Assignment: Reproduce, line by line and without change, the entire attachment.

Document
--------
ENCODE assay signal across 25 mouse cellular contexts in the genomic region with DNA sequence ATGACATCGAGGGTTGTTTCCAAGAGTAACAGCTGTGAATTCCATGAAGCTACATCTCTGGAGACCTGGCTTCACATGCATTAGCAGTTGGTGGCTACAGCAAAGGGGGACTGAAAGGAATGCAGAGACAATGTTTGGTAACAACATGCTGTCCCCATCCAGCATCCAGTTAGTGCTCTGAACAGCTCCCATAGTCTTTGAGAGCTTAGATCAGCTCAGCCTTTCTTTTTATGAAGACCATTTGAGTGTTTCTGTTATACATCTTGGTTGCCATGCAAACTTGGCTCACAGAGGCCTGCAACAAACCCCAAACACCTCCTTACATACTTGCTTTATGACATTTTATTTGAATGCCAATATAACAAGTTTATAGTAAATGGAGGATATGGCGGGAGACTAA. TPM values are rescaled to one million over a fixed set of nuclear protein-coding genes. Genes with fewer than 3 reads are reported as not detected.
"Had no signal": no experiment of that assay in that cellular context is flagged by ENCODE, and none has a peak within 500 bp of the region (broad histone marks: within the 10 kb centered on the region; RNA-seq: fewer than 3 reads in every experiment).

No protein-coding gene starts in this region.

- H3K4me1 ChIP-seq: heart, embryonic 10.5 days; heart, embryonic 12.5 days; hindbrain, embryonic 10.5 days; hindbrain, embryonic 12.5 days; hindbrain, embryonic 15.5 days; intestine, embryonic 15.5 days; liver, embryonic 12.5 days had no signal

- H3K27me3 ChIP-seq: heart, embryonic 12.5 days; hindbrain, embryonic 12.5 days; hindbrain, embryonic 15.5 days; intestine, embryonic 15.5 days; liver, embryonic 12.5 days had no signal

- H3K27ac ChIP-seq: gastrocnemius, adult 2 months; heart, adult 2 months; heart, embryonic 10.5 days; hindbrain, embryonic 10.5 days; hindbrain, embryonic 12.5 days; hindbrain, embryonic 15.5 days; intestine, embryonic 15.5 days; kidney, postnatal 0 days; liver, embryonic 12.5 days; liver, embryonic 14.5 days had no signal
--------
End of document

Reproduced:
ENCODE assay signal across 25 mouse cellular contexts in the genomic region with DNA sequence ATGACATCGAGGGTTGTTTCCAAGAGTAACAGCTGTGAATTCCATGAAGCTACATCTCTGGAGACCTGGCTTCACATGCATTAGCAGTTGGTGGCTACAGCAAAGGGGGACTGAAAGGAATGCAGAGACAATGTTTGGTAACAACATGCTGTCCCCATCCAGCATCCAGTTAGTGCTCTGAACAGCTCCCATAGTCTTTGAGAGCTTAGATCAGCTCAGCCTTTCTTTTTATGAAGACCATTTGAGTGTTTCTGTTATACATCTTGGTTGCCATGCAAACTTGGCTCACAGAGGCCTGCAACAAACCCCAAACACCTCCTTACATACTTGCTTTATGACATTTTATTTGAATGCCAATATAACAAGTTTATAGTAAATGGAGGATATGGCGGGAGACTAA. TPM values are rescaled to one million over a fixed set of nuclear protein-coding genes. Genes with fewer than 3 reads are reported as not detected.
"Had no signal": no experiment of that assay in that cellular context is flagged by ENCODE, and none has a peak within 500 bp of the region (broad histone marks: within the 10 kb centered on the region; RNA-seq: fewer than 3 reads in every experiment).

No protein-coding gene starts in this region.

- H3K4me1 ChIP-seq: heart, embryonic 10.5 days; heart, embryonic 12.5 days; hindbrain, embryonic 10.5 days; hindbrain, embryonic 12.5 days; hindbrain, embryonic 15.5 days; intestine, embryonic 15.5 days; liver, embryonic 12.5 days had no signal

- H3K27me3 ChIP-seq: heart, embryonic 12.5 days; hindbrain, embryonic 12.5 days; hindbrain, embryonic 15.5 days; intestine, embryonic 15.5 days; liver, embryonic 12.5 days had no signal

- H3K27ac ChIP-seq: gastrocnemius, adult 2 months; heart, adult 2 months; heart, embryonic 10.5 days; hindbrain, embryonic 10.5 days; hindbrain, embryonic 12.5 days; hindbrain, embryonic 15.5 days; intestine, embryonic 15.5 days; kidney, postnatal 0 days; liver, embryonic 12.5 days; liver, embryonic 14.5 days had no signal